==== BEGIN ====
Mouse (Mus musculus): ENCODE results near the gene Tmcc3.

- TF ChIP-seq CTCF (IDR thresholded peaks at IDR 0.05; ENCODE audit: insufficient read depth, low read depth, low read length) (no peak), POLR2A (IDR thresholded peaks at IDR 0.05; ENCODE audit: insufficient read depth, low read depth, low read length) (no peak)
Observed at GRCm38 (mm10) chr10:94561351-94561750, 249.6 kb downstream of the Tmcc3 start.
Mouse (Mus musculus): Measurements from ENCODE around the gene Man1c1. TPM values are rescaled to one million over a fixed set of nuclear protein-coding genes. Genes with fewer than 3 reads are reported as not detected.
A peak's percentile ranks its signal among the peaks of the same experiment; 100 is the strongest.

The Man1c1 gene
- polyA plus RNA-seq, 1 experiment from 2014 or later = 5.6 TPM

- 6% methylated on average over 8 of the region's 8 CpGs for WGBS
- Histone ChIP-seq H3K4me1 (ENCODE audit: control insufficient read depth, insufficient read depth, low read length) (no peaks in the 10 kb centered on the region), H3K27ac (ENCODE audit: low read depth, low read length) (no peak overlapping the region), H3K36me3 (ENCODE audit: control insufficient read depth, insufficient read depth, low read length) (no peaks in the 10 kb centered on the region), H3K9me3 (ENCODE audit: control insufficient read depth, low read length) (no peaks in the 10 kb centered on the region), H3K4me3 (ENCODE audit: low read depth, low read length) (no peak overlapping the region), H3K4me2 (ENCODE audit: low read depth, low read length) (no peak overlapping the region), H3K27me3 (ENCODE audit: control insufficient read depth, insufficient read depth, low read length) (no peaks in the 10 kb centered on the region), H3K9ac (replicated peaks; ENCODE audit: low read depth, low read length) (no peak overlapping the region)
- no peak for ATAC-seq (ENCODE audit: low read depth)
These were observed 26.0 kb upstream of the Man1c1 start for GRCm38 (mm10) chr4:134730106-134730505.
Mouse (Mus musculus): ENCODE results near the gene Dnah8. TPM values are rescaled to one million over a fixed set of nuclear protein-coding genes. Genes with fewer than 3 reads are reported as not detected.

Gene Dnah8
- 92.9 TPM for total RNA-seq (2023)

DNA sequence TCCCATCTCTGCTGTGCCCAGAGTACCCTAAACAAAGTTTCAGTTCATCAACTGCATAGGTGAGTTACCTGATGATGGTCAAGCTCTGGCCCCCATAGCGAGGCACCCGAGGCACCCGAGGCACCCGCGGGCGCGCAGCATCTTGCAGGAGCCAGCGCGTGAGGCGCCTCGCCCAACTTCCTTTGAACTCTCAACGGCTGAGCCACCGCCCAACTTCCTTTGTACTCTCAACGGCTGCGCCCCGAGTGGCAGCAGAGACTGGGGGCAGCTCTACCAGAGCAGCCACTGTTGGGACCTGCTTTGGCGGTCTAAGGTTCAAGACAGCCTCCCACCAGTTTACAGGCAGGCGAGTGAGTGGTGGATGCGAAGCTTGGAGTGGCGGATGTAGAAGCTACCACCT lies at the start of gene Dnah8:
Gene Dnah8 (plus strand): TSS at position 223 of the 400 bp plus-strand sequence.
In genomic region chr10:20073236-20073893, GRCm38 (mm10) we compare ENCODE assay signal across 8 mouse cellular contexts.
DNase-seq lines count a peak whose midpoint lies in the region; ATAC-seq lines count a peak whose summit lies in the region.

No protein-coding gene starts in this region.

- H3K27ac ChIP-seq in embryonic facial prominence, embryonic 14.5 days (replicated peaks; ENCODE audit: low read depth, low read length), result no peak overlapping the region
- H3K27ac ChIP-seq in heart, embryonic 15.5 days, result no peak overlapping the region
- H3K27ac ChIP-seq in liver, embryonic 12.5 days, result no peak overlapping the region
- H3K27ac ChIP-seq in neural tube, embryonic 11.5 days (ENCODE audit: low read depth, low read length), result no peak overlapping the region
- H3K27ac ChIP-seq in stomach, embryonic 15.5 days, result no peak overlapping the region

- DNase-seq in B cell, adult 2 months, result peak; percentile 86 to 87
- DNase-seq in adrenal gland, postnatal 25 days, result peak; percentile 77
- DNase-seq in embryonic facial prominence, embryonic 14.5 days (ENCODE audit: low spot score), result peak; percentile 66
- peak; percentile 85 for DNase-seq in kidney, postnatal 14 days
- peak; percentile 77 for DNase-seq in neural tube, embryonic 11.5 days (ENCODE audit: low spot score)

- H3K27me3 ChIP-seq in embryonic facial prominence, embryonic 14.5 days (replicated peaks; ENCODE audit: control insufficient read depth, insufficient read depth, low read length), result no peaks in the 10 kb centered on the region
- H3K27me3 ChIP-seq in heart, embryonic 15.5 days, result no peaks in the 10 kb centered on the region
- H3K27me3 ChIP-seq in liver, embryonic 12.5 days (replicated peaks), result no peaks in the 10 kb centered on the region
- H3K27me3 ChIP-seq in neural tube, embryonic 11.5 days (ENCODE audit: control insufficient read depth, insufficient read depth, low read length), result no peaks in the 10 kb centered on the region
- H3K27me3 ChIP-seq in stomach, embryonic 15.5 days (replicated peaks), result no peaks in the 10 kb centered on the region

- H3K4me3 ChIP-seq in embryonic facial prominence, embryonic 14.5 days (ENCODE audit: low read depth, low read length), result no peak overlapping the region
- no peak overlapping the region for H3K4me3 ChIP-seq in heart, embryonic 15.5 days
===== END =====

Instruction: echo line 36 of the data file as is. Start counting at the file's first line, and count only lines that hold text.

- no peak overlapping the region for H3K4me3 ChIP-seq in heart, embryonic 15.5 days